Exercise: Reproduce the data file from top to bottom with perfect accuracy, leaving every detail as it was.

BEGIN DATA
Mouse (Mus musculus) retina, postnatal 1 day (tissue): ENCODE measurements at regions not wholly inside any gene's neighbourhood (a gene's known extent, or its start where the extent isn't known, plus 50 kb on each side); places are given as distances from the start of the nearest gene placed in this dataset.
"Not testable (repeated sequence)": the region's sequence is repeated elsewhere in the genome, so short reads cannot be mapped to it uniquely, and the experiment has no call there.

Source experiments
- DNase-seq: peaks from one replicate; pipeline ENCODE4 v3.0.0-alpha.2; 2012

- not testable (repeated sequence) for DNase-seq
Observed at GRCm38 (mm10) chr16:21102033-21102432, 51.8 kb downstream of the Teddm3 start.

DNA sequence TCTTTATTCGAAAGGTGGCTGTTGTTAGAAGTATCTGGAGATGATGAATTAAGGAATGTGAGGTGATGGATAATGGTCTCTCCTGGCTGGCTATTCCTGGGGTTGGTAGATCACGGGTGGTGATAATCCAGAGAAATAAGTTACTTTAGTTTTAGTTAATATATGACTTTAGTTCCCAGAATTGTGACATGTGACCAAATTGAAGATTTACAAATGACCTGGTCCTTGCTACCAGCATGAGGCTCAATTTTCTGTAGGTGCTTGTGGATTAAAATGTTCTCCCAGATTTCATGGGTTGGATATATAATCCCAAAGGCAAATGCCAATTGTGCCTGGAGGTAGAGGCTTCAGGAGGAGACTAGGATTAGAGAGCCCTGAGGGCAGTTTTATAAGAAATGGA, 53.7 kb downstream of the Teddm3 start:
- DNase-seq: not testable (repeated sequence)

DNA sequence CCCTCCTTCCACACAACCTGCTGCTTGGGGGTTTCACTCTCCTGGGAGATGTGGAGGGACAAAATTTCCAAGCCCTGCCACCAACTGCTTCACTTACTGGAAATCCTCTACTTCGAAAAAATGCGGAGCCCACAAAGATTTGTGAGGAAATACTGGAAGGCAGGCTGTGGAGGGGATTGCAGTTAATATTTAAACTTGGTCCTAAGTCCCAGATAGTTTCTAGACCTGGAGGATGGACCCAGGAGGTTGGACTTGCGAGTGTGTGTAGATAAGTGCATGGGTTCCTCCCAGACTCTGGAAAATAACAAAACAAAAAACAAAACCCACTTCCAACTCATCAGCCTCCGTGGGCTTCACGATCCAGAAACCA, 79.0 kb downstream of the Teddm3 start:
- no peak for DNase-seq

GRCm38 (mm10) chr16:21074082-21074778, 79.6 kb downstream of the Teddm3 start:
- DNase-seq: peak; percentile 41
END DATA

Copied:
Mouse (Mus musculus) retina, postnatal 1 day (tissue): ENCODE measurements at regions not wholly inside any gene's neighbourhood (a gene's known extent, or its start where the extent isn't known, plus 50 kb on each side); places are given as distances from the start of the nearest gene placed in this dataset.
"Not testable (repeated sequence)": the region's sequence is repeated elsewhere in the genome, so short reads cannot be mapped to it uniquely, and the experiment has no call there.

Source experiments
- DNase-seq: peaks from one replicate; pipeline ENCODE4 v3.0.0-alpha.2; 2012

- not testable (repeated sequence) for DNase-seq
Observed at GRCm38 (mm10) chr16:21102033-21102432, 51.8 kb downstream of the Teddm3 start.

DNA sequence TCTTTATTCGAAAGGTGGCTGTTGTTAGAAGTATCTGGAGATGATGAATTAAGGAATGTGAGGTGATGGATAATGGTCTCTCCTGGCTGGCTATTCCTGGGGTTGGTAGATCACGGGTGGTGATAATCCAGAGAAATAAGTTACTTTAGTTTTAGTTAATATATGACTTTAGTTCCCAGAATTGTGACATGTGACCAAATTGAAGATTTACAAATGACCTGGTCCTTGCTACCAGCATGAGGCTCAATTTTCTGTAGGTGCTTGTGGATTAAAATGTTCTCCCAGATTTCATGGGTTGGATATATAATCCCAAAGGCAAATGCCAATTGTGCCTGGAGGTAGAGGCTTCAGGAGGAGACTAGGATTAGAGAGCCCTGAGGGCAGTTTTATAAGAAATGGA, 53.7 kb downstream of the Teddm3 start:
- DNase-seq: not testable (repeated sequence)

DNA sequence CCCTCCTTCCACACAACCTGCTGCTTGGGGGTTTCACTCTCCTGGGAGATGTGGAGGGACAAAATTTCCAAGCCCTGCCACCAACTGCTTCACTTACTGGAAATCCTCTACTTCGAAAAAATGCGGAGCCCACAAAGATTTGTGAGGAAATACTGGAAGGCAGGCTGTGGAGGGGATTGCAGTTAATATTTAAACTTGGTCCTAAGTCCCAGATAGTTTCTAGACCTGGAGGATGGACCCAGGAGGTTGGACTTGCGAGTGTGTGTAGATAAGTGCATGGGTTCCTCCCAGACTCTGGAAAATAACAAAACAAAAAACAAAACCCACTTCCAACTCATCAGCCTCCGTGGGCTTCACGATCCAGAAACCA, 79.0 kb downstream of the Teddm3 start:
- no peak for DNase-seq

GRCm38 (mm10) chr16:21074082-21074778, 79.6 kb downstream of the Teddm3 start:
- DNase-seq: peak; percentile 41